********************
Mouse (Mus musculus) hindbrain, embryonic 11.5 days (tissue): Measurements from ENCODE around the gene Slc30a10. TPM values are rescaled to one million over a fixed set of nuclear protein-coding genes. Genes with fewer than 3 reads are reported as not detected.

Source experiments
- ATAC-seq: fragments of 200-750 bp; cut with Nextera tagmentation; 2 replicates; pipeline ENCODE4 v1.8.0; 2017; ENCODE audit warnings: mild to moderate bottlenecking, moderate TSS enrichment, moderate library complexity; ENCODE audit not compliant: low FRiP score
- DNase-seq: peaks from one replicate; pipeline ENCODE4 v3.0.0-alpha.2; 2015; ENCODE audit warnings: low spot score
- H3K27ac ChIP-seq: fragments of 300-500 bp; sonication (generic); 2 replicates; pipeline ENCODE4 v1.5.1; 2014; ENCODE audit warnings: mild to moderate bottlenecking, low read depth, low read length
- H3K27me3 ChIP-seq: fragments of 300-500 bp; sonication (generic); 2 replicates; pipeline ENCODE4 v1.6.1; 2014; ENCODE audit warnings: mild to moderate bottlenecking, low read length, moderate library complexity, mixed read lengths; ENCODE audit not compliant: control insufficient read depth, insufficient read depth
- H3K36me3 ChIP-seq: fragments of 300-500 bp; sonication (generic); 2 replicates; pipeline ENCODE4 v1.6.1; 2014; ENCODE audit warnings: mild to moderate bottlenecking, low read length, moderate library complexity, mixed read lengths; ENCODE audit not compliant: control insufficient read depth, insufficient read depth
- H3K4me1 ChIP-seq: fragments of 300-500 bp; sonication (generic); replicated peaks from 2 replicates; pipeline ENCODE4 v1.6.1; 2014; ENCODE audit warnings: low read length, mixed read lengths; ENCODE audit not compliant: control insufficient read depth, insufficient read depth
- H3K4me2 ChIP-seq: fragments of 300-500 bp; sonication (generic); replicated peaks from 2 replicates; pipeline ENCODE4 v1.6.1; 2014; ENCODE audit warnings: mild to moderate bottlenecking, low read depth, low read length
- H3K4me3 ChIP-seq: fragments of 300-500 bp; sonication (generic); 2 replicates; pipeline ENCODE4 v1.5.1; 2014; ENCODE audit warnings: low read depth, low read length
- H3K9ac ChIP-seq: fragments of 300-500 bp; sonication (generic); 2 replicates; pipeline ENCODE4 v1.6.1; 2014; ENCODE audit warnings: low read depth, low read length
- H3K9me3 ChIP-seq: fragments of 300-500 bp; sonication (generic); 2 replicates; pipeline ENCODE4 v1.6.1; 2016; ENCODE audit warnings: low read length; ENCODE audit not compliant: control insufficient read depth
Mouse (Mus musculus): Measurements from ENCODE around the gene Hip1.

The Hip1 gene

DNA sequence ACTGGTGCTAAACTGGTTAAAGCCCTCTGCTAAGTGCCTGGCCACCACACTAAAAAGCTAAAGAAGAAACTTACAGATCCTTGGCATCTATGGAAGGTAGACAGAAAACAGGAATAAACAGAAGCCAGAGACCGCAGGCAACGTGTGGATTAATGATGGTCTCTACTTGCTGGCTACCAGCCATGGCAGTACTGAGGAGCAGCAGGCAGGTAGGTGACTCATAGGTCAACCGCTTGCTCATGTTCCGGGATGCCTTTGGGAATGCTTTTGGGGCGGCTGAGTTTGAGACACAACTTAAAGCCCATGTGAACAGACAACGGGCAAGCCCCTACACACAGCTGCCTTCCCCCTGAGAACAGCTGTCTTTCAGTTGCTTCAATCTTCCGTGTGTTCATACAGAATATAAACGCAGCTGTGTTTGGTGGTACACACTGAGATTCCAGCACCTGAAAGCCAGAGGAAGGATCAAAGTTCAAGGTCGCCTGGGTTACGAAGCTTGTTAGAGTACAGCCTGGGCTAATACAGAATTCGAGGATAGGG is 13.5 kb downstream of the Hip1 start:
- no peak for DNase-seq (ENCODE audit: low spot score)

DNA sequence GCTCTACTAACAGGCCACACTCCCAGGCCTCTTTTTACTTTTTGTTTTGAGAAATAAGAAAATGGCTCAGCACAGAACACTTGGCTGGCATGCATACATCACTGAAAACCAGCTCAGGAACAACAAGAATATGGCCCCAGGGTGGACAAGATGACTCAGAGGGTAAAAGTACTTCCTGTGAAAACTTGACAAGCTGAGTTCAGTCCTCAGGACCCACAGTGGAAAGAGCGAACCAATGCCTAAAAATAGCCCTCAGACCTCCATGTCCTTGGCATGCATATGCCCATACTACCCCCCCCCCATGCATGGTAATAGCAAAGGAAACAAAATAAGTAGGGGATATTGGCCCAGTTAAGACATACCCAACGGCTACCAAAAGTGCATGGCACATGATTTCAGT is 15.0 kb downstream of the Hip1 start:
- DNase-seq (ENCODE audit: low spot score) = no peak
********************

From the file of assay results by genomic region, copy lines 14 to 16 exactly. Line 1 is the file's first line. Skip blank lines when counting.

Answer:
The Hip1 gene

DNA sequence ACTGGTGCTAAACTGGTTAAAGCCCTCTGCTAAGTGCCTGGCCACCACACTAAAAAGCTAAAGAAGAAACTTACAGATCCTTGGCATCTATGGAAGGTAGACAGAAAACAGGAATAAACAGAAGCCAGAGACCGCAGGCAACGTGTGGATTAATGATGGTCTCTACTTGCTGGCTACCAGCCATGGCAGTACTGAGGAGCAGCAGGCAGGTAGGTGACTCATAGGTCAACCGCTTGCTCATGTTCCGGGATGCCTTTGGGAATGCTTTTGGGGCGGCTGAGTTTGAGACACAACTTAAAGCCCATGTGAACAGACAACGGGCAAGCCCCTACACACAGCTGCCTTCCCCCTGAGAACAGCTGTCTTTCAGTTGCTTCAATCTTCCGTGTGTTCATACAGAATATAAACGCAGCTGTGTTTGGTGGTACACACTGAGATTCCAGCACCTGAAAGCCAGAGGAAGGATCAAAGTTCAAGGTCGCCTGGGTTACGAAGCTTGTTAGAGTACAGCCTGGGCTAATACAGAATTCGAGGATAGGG is 13.5 kb downstream of the Hip1 start:
- no peak for DNase-seq (ENCODE audit: low spot score)